Indian financial group ICICI Ltd has closed an Indian rupee, Rs4.65 billion (US$98.8 million), collateralized loan obligation (CLO). The transaction repackages some of ICICI's loan portfolio. It achieved a double-A-minus rating from two domestic rating agencies, including the Indian Credit Rating Agency.
The transaction was privately placed with a domestic investor, and had a coupon of about 11%.
The deal was structured so as to avoid additional stamp duty, and also to avoid registration and compliance procedures. This was achieved by means of a declaration of trust, whereby ICICI holds the security of the assets in trust for investors, but the investors receive beneficial interest on the securities. The deal still achieves a true sale. "This transaction was done to test the legal and regulatory framework of the market, and to meet investor requirements," says Praveen Mohanty of the structured products group at ICICI.
The financial group has already done a CLO, but this was secured on a single loan. "We are doing small transactions to make investors comfortable with this new class of securities," continues Mohanty. "And we have been working closely with the rating agencies in India, so that they can rate CLOs. All these deals test the legal and regulatory framework in this country, and going forward, we should be able to do a globally accepted CLO with multiple tranches. But right now the CLO market in India is almost non-existent."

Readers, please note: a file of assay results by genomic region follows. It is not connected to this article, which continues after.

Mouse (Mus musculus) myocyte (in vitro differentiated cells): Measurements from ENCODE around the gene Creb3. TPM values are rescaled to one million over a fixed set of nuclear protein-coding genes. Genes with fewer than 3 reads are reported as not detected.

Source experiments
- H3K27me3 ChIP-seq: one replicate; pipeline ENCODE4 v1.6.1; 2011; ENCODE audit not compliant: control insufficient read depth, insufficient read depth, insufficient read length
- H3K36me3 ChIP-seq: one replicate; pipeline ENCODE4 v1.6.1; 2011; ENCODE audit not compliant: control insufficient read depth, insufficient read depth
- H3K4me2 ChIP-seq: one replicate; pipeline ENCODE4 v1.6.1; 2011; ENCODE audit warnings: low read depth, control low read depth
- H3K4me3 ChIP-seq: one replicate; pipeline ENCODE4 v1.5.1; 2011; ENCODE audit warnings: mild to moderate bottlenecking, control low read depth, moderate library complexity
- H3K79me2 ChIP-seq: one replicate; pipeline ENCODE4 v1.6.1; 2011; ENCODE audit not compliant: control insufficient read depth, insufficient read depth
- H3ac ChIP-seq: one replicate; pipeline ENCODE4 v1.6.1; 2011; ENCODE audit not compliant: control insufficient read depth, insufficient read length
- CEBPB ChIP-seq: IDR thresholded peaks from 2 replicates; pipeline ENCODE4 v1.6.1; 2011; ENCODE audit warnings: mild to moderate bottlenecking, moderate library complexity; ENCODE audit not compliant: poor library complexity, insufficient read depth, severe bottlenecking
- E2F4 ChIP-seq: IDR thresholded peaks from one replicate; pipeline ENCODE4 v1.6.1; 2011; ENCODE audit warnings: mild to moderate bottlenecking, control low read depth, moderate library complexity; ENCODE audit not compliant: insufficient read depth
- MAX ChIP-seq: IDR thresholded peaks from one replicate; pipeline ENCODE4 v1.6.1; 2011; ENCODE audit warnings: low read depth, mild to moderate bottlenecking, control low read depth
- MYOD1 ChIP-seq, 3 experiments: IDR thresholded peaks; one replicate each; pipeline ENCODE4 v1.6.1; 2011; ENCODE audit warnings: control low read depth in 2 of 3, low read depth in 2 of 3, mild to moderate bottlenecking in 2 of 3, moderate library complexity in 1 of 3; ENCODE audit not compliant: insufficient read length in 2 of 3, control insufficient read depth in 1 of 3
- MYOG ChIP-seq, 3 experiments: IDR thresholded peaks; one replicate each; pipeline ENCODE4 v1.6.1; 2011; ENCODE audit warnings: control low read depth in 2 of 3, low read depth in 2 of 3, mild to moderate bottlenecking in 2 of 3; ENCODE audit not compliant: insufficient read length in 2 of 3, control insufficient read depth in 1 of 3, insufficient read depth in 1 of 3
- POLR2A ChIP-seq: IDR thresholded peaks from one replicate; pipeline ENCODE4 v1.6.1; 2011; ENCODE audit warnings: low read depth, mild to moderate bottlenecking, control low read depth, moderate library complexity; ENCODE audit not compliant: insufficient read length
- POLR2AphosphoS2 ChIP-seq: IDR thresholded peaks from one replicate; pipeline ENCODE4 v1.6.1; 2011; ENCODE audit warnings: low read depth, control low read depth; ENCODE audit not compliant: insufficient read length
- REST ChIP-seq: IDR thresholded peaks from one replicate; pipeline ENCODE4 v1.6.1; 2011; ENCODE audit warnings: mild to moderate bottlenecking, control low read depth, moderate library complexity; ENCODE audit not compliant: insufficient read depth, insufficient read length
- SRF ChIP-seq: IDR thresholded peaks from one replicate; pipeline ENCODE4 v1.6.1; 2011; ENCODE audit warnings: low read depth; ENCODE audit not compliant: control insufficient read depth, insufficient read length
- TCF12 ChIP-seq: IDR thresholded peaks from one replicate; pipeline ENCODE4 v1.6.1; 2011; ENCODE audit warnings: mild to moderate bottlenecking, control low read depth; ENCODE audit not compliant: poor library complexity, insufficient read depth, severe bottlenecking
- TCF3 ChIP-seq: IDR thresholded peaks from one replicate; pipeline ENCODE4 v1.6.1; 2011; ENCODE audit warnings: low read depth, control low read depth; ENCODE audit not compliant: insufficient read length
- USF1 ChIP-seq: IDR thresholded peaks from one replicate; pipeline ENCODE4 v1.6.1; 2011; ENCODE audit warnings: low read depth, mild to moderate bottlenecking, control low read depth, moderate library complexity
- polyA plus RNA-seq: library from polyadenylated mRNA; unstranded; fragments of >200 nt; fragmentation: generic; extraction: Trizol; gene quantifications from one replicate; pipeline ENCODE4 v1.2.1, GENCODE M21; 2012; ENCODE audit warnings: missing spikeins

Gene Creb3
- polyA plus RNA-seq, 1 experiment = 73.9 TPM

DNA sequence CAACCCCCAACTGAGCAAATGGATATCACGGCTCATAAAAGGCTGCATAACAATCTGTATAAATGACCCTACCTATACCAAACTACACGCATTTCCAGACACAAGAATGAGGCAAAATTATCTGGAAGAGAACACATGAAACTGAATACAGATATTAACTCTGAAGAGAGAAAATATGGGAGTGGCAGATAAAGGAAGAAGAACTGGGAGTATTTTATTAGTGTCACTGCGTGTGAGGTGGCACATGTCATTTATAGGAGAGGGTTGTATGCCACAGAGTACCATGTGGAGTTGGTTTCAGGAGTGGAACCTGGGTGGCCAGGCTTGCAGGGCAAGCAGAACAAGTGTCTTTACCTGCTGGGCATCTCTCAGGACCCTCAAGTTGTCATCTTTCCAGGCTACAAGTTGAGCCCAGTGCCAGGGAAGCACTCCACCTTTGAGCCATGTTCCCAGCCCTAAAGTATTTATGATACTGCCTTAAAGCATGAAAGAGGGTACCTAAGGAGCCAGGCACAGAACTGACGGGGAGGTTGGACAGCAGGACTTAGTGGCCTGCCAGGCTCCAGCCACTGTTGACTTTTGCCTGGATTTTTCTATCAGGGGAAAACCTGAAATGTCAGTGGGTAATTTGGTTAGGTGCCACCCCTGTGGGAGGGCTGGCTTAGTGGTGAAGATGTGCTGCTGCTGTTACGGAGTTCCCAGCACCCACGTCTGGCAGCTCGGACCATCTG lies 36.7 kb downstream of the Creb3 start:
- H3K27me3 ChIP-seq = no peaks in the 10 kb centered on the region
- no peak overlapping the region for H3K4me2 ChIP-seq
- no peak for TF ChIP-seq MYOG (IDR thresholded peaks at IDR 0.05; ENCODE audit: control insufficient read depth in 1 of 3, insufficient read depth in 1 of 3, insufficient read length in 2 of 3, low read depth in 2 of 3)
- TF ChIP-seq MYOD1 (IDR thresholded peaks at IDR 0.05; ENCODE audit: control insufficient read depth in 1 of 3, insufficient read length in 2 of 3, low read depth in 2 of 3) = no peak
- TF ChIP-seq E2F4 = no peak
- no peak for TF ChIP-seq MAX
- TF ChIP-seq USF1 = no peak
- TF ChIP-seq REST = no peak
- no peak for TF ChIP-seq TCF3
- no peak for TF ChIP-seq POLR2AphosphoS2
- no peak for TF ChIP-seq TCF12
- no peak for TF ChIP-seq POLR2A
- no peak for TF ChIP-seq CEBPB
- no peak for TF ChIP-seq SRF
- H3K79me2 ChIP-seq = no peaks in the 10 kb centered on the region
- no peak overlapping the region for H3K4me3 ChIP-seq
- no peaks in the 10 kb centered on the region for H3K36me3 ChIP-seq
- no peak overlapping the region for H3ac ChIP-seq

However, changes to India's securitization legislation could increase the market. A bill detailing comprehensive securitization legislation is due to be presented to parliament, and the law should be enacted by the end of this year. It should address most issues relating to securitization including stamp duty, true sale and assignability.
"This should lead to an increase in issuance," says Mohanty. "In terms of automotive and consumer loans, the asset-backed security market has been growing at a steady pace. But only the first collateralized bond obligations and CLOs are being done, and the mortgage-backed security (MBS) market is at an early stage. After the law comes in, the biggest surge should be in the MBS market, and then other assets will follow."
Recent auto-loan transactions include the Rs630 million Ashok Leyland Finance, arranged by Citibank. The deal was put into Citibank's conduit, Peoples' Financial Services. The Indian power sector may use securitization for funding, as it needs to raise Rs800 billion over the next 10 years. The Indian Ministry of Power is said to be advising power utilities to securitize their delinquent receivables from state electricity boards, worth about Rs35 billion.